Over successive generations, the chances being taken compound among each other just as political factions compound into eventual strife. The flipping of this proverbial coin can only come up heads so many times until a situation arises like when, “Julius Caesar, who was set up by the People against the Senate, having won to himselfe the affections of his Army, made himselfe Master, both of Senate and People.” (Chapter 29). A general will at some point rise up and make himself master of the Commonwealth.
This broader digression on the safeguards against a coup is to answer what power the Sovereign really holds. In this respect, it appears that the Sovereign has much more in common with the average man with no means to truly secure himself than he does with a man wielding the coercive power of the state. His position seems so fragile, and open to the whims of those who control the loyalty of the armed forces, what chance does he have of maintaining his position?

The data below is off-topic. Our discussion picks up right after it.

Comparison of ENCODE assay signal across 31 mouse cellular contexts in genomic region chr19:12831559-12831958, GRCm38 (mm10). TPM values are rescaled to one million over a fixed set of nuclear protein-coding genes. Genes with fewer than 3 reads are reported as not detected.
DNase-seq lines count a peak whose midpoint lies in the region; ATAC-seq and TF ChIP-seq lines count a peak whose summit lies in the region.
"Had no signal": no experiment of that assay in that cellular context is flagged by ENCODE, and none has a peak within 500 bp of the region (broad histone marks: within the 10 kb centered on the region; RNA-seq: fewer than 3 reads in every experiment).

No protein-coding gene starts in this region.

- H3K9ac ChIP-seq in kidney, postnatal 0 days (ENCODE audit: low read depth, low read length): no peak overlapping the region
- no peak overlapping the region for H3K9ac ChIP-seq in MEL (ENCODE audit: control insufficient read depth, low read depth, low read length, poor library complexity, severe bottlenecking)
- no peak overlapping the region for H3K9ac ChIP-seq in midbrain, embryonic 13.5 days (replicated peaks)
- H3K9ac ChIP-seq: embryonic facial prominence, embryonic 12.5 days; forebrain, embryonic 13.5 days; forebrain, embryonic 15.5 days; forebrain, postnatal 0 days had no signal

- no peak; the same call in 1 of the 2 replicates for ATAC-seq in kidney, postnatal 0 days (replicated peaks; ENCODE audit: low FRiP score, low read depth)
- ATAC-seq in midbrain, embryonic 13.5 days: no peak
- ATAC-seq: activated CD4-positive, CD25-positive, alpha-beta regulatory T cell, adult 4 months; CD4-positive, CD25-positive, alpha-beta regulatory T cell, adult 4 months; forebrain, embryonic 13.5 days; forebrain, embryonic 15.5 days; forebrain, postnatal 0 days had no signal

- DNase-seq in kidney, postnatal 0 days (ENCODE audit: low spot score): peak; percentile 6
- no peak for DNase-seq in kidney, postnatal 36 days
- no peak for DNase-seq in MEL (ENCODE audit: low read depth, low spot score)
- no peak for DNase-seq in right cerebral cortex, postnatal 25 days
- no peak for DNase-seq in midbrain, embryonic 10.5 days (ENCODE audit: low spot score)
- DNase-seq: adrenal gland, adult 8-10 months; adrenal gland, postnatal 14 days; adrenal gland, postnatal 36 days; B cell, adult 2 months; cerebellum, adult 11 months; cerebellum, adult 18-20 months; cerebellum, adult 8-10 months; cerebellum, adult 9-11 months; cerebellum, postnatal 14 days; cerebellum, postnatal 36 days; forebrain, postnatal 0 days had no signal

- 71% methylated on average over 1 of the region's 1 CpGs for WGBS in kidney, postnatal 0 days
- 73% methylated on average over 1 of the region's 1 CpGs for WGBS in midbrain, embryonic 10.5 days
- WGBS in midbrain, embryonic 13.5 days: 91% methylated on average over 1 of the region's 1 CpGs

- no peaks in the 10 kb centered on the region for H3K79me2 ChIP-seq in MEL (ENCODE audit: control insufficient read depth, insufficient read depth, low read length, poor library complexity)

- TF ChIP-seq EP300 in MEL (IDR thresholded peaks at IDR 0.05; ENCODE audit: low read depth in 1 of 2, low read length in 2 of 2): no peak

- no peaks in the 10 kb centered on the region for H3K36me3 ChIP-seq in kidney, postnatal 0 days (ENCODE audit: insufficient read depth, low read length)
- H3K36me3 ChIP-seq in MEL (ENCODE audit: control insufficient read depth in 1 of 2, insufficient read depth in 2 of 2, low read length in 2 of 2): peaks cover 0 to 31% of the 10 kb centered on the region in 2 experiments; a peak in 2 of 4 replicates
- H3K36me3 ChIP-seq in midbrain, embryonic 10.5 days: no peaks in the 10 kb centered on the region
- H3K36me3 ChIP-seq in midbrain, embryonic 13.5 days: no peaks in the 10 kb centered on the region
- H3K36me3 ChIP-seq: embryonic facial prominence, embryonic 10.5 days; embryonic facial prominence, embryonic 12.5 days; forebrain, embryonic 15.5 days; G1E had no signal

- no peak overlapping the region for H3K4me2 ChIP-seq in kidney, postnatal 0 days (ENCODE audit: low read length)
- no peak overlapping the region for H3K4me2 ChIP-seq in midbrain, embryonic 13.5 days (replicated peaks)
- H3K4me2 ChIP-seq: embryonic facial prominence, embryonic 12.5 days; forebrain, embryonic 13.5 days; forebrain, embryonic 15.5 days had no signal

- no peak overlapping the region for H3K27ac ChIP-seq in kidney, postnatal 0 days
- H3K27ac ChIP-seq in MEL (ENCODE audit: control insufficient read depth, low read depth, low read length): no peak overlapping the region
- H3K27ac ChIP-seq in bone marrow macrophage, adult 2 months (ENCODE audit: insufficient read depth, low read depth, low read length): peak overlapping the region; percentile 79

There seems at least one rational option that can be undertaken within this framework for the Sovereign to pursue that does not leave his fate to chance, however. But it is the impossible choice of weakening his security forces in order to protect himself from the possibility of a coup. This creates two chief problems that undermine Sovereign’s chief aims.
The first problem is that a weakened military serves to open up his State to conquest from other neighbors who can seize upon his position. Since other polities will inevitably seek to gain an advantage, it is merely the weighing of one possibility of evil against another. A precarious game that leaves little margin for error, and is of such a delicate balance that it would be hard to foresee lasting for long.